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Part three: External data #We are going to use a one-way ANOVA to see if the mean number of endangered species is different in different regions (AFRICA, ASIA and EUROPE). #First step: we will now tell R where to look for the file, using the setwd() function > setwd("H:/Projects/Teaching/R") #Hint: your working directory will be different to mine #Note: we use forwardslashes / and not backslashes \ #Second step: we read the file into R as a new object called IUCN. The term sep="," is used because values in the dataset are separated by commas. The term header=T is used because the first row of the IUCN table contains column names > IUCN=read.table("IUCN.csv",sep=",",header=T) #Alternatively, if we know the full file path, then we could read the file into R without using setwd() > IUCN=read.table("H:/Projects/Teaching/R/IUCN.csv",sep=",",header=T) #We are going to use a one-way ANOVA to see if the mean number of endangered species is different in different regions (AFRICA, ASIA and EUROPE). #First step: we will now tell R where to look for the file, using the setwd() function > setwd("H:/Projects/Teaching/R") #Hint: your working directory will be different to mine #Note: we use forwardslashes / and not backslashes \ #Second step: we read the file into R as a new object called IUCN. The term sep="," is used because values in the dataset are separated by commas. The term header=T is used because the first row of the IUCN table contains column names > IUCN=read.table("IUCN.csv",sep=",",header=T) #Alternatively, if we know the full file path, then we could read the file into R without using setwd() > IUCN=read.table("H:/Projects/Teaching/R/IUCN.csv",sep=",",header=T)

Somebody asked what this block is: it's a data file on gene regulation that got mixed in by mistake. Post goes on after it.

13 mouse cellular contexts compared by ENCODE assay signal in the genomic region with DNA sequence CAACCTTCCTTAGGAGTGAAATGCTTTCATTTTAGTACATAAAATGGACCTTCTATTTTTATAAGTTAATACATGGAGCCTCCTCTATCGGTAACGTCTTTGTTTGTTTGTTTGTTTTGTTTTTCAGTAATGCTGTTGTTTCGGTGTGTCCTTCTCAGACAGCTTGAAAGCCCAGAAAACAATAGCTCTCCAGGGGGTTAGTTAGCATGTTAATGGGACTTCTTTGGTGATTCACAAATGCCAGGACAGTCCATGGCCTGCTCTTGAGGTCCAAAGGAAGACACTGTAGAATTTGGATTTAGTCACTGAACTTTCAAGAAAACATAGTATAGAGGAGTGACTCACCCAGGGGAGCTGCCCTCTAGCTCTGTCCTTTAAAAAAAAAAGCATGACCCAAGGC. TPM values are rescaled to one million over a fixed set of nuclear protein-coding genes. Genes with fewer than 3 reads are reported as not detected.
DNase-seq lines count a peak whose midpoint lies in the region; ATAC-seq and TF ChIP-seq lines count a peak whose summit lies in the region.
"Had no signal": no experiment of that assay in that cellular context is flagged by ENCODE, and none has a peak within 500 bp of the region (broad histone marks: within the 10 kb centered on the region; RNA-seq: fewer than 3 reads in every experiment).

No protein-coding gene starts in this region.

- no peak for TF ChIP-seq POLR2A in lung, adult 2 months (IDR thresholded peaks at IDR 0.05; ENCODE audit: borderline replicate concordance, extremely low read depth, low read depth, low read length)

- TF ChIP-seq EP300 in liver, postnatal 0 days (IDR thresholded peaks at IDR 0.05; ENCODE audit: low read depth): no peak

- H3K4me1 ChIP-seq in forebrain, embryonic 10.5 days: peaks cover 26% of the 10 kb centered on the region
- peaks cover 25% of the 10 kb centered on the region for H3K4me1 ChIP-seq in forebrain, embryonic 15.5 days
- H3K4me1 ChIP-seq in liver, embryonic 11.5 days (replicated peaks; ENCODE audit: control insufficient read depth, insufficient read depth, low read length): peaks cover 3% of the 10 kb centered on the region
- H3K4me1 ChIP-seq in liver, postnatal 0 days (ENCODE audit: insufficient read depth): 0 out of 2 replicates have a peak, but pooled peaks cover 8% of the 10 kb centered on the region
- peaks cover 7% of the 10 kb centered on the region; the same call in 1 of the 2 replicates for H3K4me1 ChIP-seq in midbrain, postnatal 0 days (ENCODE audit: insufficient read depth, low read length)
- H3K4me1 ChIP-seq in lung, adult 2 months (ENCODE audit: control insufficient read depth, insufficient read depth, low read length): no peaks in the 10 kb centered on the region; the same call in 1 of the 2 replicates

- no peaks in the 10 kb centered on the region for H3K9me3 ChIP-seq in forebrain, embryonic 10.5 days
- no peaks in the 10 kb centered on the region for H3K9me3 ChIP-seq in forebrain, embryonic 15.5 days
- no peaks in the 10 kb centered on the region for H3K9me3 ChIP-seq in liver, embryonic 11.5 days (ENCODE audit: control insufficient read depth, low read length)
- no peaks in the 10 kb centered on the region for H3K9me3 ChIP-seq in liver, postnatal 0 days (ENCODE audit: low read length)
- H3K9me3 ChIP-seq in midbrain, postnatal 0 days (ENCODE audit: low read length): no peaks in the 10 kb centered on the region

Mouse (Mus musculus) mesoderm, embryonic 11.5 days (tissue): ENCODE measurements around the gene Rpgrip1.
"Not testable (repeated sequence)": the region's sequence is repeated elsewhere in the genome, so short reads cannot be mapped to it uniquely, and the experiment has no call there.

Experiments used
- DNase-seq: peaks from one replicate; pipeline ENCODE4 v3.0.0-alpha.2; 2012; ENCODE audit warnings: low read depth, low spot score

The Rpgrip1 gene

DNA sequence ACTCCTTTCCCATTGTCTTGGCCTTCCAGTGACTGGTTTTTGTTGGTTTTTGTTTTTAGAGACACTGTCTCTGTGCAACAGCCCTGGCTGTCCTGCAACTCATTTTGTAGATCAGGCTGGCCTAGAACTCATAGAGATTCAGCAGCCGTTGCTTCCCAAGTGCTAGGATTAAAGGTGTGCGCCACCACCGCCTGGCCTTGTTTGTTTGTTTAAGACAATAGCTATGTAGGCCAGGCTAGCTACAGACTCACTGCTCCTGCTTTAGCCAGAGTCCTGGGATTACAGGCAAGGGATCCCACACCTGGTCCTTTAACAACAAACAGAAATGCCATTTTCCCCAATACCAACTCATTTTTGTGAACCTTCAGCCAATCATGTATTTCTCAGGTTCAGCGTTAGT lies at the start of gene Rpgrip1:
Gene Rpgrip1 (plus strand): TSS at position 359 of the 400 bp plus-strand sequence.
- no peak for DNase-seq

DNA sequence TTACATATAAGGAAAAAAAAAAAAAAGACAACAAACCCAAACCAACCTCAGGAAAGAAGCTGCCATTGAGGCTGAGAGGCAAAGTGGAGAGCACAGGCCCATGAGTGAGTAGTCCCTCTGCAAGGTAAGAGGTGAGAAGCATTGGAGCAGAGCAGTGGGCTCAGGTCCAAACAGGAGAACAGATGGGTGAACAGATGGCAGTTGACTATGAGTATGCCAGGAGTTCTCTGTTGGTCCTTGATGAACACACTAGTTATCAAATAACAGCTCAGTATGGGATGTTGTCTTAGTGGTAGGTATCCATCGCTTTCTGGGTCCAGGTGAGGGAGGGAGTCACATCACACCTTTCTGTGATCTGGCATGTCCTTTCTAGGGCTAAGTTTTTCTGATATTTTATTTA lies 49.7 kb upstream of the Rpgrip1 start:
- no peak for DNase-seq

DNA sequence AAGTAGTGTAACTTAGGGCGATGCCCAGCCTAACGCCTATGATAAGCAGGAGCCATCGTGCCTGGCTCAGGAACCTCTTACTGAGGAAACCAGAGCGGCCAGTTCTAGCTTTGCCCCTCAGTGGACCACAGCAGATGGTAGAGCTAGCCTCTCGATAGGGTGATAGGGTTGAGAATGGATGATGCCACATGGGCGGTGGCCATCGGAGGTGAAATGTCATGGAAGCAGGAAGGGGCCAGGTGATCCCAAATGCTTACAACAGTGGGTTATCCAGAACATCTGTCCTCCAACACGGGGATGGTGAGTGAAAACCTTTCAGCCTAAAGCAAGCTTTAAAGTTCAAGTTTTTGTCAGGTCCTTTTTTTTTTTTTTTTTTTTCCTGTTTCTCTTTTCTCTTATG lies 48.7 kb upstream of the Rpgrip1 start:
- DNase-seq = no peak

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Part three: External data #What are the assumptions for a one-way ANOVA? #1) That the data in each group have been randomly selected from a normal distribution #2) That each group of data have the same variance #3) That each group of data is independent #Assumption 3) may be unlikely but we will assume it is true. #We should test 1) and 2) if we want our ANOVA results to be meaningful! #What are the assumptions for a one-way ANOVA? #1) That the data in each group have been randomly selected from a normal distribution #2) That each group of data have the same variance #3) That each group of data is independent #Assumption 3) may be unlikely but we will assume it is true. #We should test 1) and 2) if we want our ANOVA results to be meaningful!